For example, suppose an advertiser A has an associated telephone number (i.e., the second telephone number) “222-222-2222.” The call-through engine 130 can associate a first telephone number “111-111-1111” with the advertiser A. No other entity will be associated with the first telephone number “111-111-1111.” The first telephone number “111-111-1111” can be listed in the advertisement associated with advertiser A. When a user calls the advertiser A using the first telephone number “111-111-1111,” the call can be routed to the advertisement management system 104. The call-through engine 130 can determine the advertiser associated with the first telephone number, e.g., advertiser A. The call-through engine 130 can determine the second telephone number associated with the advertiser, e.g., “222-222-2222,” and can route the call to the second telephone number “222-222-2222” associated with the advertiser of the advertisement.

In some implementations, the route-engine 130 can determine whether a call-through event occurred in response to when the call placed to the first telephone number 132 was received. The call-through event can be, for example, an event that is based on a calling number placing a call to the first number 132 more than a predetermined number of times. The call-through engine 130 can, for example, determine if the call-through event occurred by first identifying a calling number associated with the origination of the call. If the calling number has originated calls to the first telephone 132 in excess of a predetermined threshold number of originations, the call-through engine 130 can preclude the identification of the occurrence of a call-through event for the second telephone number 134. If the calling number has not originated calls to the first telephone 132 in excess of the predetermined threshold number of originations, the call-through engine 130 can identify the occurrence of a call-through event for the second telephone number 134.

For example, suppose also that in the example above, the call-through engine 130 has determined the threshold number of originations is five. Therefore, a calling number can originate a call to the first telephone number “111-111-1111” five or less times in order to identify each call as a call-through event for the second telephone number “222-222-2222.” If, for example, the calling number “888-888-8888” has originated calls to the first telephone number “111-111-1111” more than five times, then the call-through engine 130 can preclude the identification of the occurrence of a call-through event for the second telephone number “222-222-2222” after the fifth call. In some implementations, if the call-through event does not occur, then the call is not routed to the second telephone number 134.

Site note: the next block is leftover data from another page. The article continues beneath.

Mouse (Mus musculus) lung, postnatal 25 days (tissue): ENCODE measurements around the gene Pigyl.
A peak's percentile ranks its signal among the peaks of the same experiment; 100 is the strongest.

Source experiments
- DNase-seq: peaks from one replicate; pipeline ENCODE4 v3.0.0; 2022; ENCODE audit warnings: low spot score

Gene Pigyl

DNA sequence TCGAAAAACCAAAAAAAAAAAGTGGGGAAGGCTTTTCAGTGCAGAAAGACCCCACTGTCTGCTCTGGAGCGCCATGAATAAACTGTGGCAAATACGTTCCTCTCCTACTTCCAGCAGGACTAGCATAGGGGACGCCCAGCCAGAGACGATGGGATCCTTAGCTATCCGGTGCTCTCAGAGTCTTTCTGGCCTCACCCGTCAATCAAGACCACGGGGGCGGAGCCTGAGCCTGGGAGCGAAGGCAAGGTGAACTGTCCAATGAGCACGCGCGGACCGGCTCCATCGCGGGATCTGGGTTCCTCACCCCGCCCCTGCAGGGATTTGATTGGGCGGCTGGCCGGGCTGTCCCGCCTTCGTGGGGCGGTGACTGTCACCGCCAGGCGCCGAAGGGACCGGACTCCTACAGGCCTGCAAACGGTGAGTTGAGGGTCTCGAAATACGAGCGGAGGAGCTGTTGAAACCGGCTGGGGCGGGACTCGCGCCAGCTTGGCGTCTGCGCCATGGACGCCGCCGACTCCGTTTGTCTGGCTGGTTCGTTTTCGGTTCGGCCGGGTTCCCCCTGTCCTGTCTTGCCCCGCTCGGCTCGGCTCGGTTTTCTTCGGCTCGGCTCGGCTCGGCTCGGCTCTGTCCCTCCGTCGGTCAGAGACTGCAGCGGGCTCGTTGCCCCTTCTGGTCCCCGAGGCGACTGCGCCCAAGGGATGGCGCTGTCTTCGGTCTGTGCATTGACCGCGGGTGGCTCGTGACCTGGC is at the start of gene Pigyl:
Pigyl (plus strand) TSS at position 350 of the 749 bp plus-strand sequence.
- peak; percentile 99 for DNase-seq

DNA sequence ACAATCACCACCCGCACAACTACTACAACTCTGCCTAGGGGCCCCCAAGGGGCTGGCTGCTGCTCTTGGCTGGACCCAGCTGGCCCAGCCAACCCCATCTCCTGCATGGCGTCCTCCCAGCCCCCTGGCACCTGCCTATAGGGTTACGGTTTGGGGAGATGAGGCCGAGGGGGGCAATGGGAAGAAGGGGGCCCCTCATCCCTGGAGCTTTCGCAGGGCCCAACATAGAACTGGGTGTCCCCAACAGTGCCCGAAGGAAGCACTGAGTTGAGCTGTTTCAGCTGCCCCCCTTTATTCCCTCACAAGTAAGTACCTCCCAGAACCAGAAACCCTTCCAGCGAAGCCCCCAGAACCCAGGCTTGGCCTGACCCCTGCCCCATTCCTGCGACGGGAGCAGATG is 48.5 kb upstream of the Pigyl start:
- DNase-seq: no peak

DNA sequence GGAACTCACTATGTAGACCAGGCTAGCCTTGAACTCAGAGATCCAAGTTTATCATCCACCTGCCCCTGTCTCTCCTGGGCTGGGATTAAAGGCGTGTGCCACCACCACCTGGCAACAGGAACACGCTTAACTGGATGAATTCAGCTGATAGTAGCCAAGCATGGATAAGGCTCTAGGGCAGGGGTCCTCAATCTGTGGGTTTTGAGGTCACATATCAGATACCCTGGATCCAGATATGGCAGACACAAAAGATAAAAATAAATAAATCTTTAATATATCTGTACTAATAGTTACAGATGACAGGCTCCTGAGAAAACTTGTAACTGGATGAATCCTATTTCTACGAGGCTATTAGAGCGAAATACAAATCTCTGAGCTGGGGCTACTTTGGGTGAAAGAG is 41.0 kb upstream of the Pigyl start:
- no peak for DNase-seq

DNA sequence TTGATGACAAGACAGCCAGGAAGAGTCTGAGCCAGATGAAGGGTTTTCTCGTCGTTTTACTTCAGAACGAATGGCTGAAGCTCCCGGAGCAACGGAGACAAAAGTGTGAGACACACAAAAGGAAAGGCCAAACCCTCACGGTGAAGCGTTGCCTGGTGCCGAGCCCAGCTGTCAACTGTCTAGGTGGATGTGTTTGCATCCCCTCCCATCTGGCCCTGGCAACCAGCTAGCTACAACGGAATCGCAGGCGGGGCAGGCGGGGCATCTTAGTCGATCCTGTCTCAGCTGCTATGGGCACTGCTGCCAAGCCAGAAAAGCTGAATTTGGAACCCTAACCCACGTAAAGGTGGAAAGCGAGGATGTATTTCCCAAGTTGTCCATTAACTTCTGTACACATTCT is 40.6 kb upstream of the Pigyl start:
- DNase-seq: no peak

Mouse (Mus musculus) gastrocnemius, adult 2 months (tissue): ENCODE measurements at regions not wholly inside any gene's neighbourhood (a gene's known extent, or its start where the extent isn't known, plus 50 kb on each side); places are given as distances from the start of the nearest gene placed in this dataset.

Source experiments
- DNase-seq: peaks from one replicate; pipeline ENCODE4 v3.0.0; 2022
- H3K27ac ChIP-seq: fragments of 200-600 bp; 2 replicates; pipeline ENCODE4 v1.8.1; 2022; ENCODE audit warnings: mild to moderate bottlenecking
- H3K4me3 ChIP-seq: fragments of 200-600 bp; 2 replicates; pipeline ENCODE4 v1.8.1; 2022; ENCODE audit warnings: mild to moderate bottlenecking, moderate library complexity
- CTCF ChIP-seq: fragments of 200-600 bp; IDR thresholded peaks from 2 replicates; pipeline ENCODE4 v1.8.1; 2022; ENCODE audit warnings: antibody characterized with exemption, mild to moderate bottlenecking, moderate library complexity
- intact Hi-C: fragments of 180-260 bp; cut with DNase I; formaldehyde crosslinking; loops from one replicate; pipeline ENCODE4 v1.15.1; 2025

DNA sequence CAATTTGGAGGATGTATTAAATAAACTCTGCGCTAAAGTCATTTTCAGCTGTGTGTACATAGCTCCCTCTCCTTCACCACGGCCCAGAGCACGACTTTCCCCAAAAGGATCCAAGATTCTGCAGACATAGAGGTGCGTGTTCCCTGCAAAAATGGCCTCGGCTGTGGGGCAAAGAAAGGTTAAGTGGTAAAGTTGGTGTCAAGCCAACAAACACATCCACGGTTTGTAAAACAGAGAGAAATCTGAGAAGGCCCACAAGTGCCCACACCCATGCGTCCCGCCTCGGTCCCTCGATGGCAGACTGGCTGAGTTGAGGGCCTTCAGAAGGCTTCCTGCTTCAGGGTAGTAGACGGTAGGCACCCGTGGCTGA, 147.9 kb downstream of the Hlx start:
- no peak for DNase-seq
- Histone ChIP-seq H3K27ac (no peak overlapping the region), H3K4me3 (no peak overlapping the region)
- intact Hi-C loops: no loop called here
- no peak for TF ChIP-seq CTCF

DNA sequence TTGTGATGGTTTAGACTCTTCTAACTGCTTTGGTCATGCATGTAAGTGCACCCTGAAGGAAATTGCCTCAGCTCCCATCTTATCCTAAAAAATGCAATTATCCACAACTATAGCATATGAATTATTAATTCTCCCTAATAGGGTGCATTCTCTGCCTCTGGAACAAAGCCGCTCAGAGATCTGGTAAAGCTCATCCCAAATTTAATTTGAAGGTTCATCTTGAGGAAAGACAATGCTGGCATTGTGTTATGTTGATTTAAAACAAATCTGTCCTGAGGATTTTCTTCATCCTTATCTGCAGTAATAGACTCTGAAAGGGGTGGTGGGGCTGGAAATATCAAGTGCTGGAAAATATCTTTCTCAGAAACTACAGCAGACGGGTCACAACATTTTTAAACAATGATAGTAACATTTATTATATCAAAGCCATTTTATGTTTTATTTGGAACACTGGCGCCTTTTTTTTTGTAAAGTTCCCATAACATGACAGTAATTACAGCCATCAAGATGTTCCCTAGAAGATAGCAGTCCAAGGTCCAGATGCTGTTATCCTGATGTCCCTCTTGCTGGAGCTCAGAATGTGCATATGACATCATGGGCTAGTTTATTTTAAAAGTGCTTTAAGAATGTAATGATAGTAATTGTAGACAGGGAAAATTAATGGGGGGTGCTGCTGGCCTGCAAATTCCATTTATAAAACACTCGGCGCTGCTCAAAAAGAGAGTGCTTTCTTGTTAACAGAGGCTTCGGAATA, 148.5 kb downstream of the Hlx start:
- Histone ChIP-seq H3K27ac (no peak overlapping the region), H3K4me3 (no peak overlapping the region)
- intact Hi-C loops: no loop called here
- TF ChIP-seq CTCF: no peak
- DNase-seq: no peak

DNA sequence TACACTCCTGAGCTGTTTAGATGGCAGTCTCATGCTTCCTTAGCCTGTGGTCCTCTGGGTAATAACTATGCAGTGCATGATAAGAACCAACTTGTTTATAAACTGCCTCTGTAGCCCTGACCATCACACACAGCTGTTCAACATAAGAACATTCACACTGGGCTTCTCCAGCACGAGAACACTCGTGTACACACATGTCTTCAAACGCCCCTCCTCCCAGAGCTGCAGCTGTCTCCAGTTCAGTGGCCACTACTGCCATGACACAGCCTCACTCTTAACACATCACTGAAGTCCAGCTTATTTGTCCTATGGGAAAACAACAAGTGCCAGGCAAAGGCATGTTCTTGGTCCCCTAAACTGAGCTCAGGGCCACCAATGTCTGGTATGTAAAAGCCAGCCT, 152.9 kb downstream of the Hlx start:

The threshold limitation can be used to preclude unwarranted charges to the advertiser 102. Typically the advertiser 102 will provide the advertiser's actual number to the caller for future calls. However, not all callers may call the actual number of the advertiser, e.g., a caller may have printed the advertisement displayed on the computer. Accordingly, the advertisement management system 104 can utilize the threshold determination to avoid unwarranted charges to the advertiser 102.

In some implementations, the call is routed to the second telephone number 134 if the threshold number of originations has not yet been met. For example, a threshold number of originations can be set to ten. Therefore, a calling number can originate a call to a first telephone number 132 ten times, and the call-through engine 130 can route the call to the second telephone number 134 ten times. On the eleventh call, the call-through engine 130 does not route the call to the second telephone number 134 because the number of originations, e.g., ten, has been exceeded. In variations of these implementations, the call-through engine 130 can announce the actual number 134 of the advertiser 102 to the caller for calls in excess of the threshold number of originations. For example, suppose the calling number “888-888-8888” has originated calls to the first telephone number “111-111-1111” five times and the maximum number of originations is five. On the sixth call, instead of routing the call to the second telephone number “222-222-2222,” the call-through engine 130 can provide the second telephone number to the calling party by announcing the second telephone number “222-222-2222” during the call. The call is therefore never routed to the second telephone number 134.

In some implementations, if the call is routed to the second telephone number 134 and a busy signal is reached, an origination does not result, and thus a call-through is not attributed to the attempted telephone call. In this implementation, the calling party has to answer, either by a person or by an answering machine or service, in order for the call to count as an origination.